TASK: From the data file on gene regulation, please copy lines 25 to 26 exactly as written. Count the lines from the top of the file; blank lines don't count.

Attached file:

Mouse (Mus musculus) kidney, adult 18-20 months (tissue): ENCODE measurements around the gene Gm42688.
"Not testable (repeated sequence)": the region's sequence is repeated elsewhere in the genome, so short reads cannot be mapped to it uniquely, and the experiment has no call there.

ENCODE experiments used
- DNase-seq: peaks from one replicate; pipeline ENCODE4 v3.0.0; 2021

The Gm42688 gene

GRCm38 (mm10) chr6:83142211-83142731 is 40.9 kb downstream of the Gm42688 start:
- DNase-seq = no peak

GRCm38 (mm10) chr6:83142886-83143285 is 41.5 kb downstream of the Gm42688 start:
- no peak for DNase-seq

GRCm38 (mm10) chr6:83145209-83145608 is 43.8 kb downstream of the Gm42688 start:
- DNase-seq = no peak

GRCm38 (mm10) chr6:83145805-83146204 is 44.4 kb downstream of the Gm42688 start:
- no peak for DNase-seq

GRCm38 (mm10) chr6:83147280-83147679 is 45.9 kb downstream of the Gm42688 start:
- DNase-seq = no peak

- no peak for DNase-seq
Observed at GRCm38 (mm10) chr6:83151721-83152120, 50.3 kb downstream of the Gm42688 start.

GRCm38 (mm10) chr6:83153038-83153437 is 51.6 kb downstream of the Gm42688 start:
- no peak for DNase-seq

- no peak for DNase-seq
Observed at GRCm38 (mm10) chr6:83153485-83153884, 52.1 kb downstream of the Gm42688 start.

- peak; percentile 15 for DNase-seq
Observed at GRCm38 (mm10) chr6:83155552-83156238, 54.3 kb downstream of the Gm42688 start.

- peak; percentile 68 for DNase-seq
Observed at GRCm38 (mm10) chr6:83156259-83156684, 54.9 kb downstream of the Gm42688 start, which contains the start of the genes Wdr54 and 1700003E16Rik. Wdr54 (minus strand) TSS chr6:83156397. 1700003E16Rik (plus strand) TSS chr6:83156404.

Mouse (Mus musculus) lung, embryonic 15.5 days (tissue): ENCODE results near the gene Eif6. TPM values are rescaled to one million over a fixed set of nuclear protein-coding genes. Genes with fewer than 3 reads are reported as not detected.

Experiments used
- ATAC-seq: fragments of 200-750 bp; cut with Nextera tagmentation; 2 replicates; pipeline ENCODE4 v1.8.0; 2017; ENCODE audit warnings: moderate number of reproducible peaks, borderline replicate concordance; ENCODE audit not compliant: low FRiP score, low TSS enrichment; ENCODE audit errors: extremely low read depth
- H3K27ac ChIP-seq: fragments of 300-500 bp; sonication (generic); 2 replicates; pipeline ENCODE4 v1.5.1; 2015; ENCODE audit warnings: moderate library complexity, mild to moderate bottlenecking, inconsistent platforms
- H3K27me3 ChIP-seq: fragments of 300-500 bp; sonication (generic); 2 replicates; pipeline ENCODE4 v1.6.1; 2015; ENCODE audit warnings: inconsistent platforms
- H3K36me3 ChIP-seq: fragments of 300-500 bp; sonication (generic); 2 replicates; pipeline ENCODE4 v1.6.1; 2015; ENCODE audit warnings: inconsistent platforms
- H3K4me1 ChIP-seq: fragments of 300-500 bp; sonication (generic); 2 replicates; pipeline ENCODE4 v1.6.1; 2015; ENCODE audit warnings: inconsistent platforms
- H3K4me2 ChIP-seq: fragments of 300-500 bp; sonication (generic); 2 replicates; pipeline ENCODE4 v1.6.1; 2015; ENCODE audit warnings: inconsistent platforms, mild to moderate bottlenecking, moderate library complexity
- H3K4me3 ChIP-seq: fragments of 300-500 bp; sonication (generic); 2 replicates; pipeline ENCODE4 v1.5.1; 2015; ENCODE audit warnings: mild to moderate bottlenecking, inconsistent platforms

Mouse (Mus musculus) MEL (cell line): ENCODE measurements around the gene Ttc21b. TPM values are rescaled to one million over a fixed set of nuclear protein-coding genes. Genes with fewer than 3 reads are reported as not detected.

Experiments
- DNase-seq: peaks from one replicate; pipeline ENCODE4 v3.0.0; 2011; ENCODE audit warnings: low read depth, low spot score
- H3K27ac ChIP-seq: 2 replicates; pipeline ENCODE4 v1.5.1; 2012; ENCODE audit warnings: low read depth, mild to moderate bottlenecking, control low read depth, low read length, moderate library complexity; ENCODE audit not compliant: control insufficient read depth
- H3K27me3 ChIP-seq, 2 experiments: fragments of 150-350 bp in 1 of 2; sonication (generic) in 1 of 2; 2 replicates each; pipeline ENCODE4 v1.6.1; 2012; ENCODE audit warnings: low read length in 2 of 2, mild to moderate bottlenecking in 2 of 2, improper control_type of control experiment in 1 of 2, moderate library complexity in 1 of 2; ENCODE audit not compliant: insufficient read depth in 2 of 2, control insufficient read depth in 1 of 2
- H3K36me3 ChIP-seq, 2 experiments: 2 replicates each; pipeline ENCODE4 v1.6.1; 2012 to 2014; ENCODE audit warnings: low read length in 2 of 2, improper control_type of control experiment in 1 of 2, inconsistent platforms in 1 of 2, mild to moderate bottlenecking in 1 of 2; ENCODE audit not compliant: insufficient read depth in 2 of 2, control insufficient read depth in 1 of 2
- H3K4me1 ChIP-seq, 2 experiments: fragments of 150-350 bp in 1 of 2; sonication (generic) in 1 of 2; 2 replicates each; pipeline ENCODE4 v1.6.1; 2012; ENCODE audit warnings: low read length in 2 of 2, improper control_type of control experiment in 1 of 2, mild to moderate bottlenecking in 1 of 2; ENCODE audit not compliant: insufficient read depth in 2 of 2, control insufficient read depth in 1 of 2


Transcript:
Observed at GRCm38 (mm10) chr6:83156259-83156684, 54.9 kb downstream of the Gm42688 start, which contains the start of the genes Wdr54 and 1700003E16Rik. Wdr54 (minus strand) TSS chr6:83156397. 1700003E16Rik (plus strand) TSS chr6:83156404.

Mouse (Mus musculus) lung, embryonic 15.5 days (tissue): ENCODE results near the gene Eif6. TPM values are rescaled to one million over a fixed set of nuclear protein-coding genes. Genes with fewer than 3 reads are reported as not detected.